I recently came across an example of the real thing via a link on The Sharp Side, the blog of British experimental writer Ellis Sharp. The link is to his brilliant short story called "Dead Iraqis", which begins in the reasonable voice of the reasonable narrator beloved of satirists since Swift and his "A Modest Proposal."
In a society like ours there are bound to be disagreements about this and that. It is only natural. But although we may disagree on many things, I think we can all agree on one thing. The nice thing about dead Iraqis is they don't smell.It takes off from there into a surreal fantasy where these charred Iraqi remnants just come wafting into homes on the breeze and fall on yards like autumn leaves, sometimes in huge piles. The narrator's calm indifference to all but the nuisance aspect is a powerful indictment of how indifferent we in the West are to the Iraqi suffering produced by this awful war.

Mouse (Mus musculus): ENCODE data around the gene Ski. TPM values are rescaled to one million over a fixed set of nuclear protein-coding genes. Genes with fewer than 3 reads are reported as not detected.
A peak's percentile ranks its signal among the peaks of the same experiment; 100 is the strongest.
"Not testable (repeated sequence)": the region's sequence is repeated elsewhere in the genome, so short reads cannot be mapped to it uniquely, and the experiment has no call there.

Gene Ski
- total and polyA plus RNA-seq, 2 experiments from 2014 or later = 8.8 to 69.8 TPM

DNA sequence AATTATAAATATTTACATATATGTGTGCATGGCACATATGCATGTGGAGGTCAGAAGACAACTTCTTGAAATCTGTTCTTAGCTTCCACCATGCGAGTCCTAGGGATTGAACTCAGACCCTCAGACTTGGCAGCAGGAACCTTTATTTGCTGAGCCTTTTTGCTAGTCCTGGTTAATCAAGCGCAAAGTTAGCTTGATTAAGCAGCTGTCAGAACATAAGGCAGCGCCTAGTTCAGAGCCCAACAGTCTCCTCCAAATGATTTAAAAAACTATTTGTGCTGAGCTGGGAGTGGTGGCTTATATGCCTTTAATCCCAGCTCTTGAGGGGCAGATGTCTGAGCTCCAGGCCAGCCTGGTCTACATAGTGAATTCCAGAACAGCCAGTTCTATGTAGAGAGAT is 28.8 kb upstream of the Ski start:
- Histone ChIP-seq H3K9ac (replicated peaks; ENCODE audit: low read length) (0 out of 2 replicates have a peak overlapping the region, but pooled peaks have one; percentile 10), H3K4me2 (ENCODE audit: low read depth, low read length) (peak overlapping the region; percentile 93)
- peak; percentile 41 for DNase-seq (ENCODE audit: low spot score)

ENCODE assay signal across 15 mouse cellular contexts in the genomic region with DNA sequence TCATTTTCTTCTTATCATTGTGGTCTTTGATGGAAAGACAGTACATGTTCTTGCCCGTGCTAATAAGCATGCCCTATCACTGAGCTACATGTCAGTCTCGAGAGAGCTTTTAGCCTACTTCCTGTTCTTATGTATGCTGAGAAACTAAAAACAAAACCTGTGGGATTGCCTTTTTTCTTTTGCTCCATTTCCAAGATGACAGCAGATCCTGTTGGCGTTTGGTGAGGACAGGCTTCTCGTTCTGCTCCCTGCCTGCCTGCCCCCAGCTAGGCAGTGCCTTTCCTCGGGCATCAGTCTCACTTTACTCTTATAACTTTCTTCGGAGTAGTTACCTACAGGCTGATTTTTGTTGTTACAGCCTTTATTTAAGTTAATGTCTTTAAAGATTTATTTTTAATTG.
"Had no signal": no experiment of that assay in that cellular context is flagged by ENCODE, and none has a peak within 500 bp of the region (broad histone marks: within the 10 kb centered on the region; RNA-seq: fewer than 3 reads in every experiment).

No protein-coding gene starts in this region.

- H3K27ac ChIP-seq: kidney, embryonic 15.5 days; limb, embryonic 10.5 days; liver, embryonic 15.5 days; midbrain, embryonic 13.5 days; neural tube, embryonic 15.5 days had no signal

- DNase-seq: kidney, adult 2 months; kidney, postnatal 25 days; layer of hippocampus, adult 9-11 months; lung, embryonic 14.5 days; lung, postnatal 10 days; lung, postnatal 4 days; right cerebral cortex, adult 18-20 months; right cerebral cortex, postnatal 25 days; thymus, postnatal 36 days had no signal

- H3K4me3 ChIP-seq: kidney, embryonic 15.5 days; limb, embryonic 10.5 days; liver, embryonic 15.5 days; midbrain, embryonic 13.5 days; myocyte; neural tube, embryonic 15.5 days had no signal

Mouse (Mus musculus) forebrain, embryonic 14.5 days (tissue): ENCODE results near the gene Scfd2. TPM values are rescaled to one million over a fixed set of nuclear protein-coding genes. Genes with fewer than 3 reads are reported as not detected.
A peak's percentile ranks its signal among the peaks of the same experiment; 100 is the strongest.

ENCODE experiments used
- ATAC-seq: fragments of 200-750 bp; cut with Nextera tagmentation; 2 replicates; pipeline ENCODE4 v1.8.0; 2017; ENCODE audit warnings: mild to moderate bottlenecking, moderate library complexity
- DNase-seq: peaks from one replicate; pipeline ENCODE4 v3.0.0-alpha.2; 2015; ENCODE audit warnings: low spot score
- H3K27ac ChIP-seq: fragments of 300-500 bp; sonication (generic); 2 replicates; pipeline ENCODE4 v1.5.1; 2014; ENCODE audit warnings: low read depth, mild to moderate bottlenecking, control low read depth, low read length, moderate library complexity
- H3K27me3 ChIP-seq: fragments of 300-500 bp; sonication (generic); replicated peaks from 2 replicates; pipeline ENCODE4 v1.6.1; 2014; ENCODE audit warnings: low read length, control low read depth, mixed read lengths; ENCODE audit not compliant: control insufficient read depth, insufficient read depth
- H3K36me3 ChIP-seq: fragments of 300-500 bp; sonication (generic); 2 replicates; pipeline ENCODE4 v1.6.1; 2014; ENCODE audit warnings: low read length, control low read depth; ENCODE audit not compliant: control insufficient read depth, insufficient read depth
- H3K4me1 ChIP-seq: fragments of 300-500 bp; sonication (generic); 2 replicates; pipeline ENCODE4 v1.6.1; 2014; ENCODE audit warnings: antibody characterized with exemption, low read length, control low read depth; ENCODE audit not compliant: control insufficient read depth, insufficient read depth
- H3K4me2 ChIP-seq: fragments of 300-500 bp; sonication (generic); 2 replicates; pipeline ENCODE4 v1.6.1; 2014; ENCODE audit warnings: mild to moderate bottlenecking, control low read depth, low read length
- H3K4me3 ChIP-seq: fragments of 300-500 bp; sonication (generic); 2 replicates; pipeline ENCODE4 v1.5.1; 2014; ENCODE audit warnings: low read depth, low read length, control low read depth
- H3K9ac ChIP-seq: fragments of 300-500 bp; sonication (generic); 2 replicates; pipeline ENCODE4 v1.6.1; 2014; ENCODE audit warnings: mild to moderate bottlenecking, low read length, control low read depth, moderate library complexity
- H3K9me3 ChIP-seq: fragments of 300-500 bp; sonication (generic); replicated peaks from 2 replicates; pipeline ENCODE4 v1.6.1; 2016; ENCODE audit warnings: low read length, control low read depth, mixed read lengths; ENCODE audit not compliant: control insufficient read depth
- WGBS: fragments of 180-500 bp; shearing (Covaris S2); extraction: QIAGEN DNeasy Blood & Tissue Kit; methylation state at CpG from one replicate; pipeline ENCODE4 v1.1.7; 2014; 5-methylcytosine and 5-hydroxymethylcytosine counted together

Some years ago, as you may remember, dead Iraqis were turning up all over the place. At the time there were various theories about why this was happening but thankfully all that is behind us now and we can set aside our differences and get on with the business in hand.
Let me say something else about dead Iraqis. They are not nearly so much of a nuisance as dead Paraguayans. Dead Paraguayans are cumbersome, frequently blood-splattered and almost always attract flies. They smell disgusting. Dead Iraqis, on the other hand, are lightweight, portable and, on the whole, easy to manage. At most they give off a light powdery odour, not at all unpleasant, redolent of potting compost in a rose-bordered rural shed.
The real kick in the gut for me, though, was when I saw the date at the bottom of the page. I had assumed it was a contemporary story, although I found the Paraguayans a bit puzzling. But it was written 15 years ago, in 1991.
That's when it really hit me. Our military actions have been killing Iraqis all this time -- the first Gulf War, the devastating sanctions, really war by other means, and now the current fiasco. A full 15 years and counting. And for most of that time, few Americans lost much sleep over it.